Zvi, thank you for writing this. I’ve been working through Baudrillard too and coming to the same conclusion—he is far more insight porn than philosophy, compared to famous scholars with similar metaphysics such as Foucault and Zizek. I’ve got a long post in the pipeline on this as well.
It’s really frustrating that this community has been spinning up an elaborate schema which is a misinterpretation of a sophist, where the original conversants both admitted they had by that point only read the Wikipedia summary of the book. This feels like the opposite of quality scholarship, not that this is entirely Benquo and jessicataylor’s fault, rather how the discussion ended up picking this up and running with it.
The rationalist community’s reading of Baudrillard tries to put some sense back into what is fairly sophisticated. But the main problem both groups make is assuming that Level 1 is some fallen ideal, rather than something progressively achieved. Baudrillard is baking a hotter take—which most rationalist discussion completely misses—that Level 1 is completely vanished and Level 2 is on its way out too. He thinks we live in a postmodern world (surprisingly to rationalists who haven’t read the postmodernists: like most postmodernist scholars he does not actually think this is very good) where meaning is composed wholly of simulacra, which does not actually reference the real world which our bodies live in, although he says the real world sure references it.
This misinterpretation of him is easy to make—partly because it sounds like he developed a philosophy out of being totally dissociated. He hated the Matrix, which the Wachowskis referenced him in, for this reason: in the Matrix the virtual reality can be escaped.
My alternative proposal is to re-ground the discussion in a better take about power relations and social games, noticing which groups throughout history play these games and which don’t. The basic conclusion is people generally converse as if they were in the 2nd order (level), jump up in simulation order whenever their access to resources they don’t produce are at stake, and jump down when they have a hand in producing resources. Global meaning has no particular order, unlike Baudrillard’s claim that it is of the 4th order.
More to come.
I’m looking forward to it.
re-ground the discussion in a better take about power relations and social games
Thank you! this is the lens I was missing, and explains my deep confusion about why people are taking this weird categorization so seriously. Once I frame it as “all of these levels are simultaneously true (for different propositions, with focus on different types of decision/behavior), and different groups (or individuals) benefit from shifting the public discourse toward their wheelhouse”, it makes sense.
Still not sure it’s USEFUL, as opposed to a more direct analysis of power and relationship to overton window and acceptable analytical frameworks, but I think I get it more.
Huh. I’m sort of surprised this hadn’t come through before this comment. (In particular I thought Zvi’s previous post on “There’s a Virus Over The Ocean” laid it out fairly explicitly). I’m curious if you can articulate what made this comment click?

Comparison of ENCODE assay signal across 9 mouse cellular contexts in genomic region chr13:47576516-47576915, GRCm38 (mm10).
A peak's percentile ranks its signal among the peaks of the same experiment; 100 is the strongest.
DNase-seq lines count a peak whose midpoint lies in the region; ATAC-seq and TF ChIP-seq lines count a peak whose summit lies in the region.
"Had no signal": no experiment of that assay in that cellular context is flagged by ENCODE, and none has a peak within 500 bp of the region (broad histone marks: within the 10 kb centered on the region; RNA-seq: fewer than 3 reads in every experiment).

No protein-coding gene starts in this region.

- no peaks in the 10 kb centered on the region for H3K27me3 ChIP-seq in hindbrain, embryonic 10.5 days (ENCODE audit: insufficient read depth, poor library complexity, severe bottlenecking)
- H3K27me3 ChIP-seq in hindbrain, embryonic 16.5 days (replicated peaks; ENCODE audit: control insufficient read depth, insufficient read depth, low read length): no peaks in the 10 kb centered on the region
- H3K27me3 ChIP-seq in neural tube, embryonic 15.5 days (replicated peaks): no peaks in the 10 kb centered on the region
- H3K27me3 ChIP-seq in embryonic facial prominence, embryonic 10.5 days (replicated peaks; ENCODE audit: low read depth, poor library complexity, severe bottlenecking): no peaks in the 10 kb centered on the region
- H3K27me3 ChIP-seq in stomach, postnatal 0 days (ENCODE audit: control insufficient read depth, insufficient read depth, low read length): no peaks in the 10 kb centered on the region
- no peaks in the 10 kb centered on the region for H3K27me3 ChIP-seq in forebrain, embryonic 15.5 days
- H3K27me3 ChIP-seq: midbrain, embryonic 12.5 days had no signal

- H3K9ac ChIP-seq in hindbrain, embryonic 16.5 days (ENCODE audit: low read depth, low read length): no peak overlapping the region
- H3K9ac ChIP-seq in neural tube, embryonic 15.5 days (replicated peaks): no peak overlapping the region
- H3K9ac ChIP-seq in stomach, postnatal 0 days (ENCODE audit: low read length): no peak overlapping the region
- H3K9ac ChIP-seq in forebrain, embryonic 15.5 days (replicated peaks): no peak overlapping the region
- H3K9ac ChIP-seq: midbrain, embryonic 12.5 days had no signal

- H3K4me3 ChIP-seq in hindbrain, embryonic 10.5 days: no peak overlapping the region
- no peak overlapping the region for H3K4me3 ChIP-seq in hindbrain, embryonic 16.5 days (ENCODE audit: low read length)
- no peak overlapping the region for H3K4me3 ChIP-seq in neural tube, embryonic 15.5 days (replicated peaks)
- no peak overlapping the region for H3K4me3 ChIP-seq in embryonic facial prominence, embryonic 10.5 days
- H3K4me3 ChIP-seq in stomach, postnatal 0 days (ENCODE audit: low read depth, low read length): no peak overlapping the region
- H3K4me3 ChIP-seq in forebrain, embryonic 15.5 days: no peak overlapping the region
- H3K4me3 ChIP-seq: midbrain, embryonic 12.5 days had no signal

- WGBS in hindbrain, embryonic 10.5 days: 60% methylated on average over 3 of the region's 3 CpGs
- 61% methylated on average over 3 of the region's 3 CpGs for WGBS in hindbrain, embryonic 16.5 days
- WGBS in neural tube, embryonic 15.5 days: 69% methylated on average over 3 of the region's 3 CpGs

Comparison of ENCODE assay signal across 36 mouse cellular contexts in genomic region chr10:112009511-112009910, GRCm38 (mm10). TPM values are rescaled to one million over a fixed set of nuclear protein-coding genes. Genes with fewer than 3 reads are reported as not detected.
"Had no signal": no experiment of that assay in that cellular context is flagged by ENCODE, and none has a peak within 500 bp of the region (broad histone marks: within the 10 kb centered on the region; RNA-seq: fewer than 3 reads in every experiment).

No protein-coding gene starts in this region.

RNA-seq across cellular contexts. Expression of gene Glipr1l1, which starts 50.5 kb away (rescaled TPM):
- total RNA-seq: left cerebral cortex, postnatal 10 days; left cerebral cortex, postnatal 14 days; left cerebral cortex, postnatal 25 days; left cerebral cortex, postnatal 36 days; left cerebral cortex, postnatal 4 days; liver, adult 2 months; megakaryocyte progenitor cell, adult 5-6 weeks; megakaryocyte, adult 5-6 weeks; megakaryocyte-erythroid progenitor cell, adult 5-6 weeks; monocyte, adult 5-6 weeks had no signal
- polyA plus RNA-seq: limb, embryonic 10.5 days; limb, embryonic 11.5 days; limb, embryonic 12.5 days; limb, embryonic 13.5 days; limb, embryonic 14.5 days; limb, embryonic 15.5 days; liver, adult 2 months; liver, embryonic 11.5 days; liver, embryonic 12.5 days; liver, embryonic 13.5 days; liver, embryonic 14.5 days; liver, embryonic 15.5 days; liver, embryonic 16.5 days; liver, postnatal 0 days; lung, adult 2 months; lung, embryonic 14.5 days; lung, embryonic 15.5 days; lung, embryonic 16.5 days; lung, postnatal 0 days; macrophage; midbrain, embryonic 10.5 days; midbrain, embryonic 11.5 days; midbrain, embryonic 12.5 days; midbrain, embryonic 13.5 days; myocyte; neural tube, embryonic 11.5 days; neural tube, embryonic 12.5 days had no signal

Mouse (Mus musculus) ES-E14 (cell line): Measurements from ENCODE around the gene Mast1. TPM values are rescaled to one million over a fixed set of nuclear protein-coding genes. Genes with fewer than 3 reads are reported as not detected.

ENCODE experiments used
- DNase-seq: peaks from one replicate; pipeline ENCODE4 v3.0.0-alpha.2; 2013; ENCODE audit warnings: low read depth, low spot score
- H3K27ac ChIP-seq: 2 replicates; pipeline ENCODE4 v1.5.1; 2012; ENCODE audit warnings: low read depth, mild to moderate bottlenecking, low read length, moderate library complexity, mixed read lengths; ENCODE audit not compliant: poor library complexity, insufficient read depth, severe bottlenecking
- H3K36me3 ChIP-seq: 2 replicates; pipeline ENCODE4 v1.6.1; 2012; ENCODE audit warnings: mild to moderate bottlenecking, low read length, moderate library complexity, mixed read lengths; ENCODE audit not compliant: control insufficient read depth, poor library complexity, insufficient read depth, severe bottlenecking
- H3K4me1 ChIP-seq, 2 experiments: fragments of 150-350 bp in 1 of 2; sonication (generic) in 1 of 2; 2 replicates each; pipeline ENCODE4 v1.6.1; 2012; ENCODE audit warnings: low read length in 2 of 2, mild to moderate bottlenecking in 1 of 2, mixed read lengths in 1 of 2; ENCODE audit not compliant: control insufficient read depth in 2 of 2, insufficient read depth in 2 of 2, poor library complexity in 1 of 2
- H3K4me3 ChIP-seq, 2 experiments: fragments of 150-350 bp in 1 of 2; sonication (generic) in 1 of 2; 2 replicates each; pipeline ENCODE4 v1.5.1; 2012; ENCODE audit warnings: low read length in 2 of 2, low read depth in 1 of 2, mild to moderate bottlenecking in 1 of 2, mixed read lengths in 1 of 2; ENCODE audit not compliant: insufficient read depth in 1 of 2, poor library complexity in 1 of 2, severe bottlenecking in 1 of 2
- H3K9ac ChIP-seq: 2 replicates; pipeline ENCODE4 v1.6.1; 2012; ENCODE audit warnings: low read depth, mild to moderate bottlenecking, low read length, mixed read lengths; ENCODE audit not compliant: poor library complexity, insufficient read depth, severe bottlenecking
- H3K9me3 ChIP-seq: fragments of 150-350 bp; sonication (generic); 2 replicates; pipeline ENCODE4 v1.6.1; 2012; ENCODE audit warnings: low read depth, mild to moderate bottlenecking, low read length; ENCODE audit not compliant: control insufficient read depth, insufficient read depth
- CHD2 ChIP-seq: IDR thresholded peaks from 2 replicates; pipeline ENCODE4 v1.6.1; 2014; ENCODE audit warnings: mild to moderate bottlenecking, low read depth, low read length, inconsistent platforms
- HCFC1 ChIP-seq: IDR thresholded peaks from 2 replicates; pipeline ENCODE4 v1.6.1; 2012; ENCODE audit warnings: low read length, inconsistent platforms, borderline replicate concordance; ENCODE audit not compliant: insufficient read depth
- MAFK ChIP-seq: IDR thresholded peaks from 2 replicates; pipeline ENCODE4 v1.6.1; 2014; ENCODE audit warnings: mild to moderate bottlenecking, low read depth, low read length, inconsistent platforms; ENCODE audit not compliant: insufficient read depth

Probably idiosyncratic to me—I bounced off the discussion a few times early on, and have since been skimming and sampling posts and comments trying to figure out why all y’all seem so invested in the model. Power and public/private belief dichotomy are certainly not central to most of the posts—it may have been mentioned a few times and I missed it because it seemed non-central.
I don’t see “There’s a Virus Over The Ocean” in Zvi’s recent post list, and LW search only finds your comment with that phrase. Got a direct link?
Here you go (sorry, I actually forgot the title)
Ah, I had seen that. And bounced off yet again, because it started out with repetition that the levels are progressive and exclusive, and it seemed to continue the implication that each level is the primary belief of the proponents/victims of that level.
It also uses an example where higher levels are strictly worse in the author’s opinion, and I’ve seen so few examples of the other direction (where higher levels allow one to predict the future better, and we’re better off ignoring Level 1 and 2 to get level 3 and 4 working well (perhaps in the context of societal equilibria), that I honestly don’t know whether the theory is positive or normative.
Note: I should probably acknowledge that I may be The Nihilist in this system. Communication is an act, which sometimes conveys trivial factual information, and almost always conveys illegible status and connotative information.
I do personally disagree with Zvi about the right framing of the levels (with Mr Hire’s comments on this post being an example of a disagreement in frame that I share)
Can you speak more to how higher levels would allow predicting the future better?
I might be mistaken—my understanding of this is that the act of knowing and understanding that other people are on levels 3 and 4 is itself still a level-1 act: it’s an object-level belief about the states of human minds in the universe. And therefore you can be aware of the level-3 and level-4 effects of your own actions (and choose them accordingly), without being on 3 or 4 yourself. To be on level-3 or level-4 involves actually missing information (or at least risking missing it). As I’ve understood it.
And that’s why Zvi put the “Pragmatist” at only level 2, even though he “balances impact at all levels they are aware of slash care about.” He can lie, or he can tell the truth, and he does whatever will bring his net preferred effect across all levels. I think rationalists are the Pragmatist.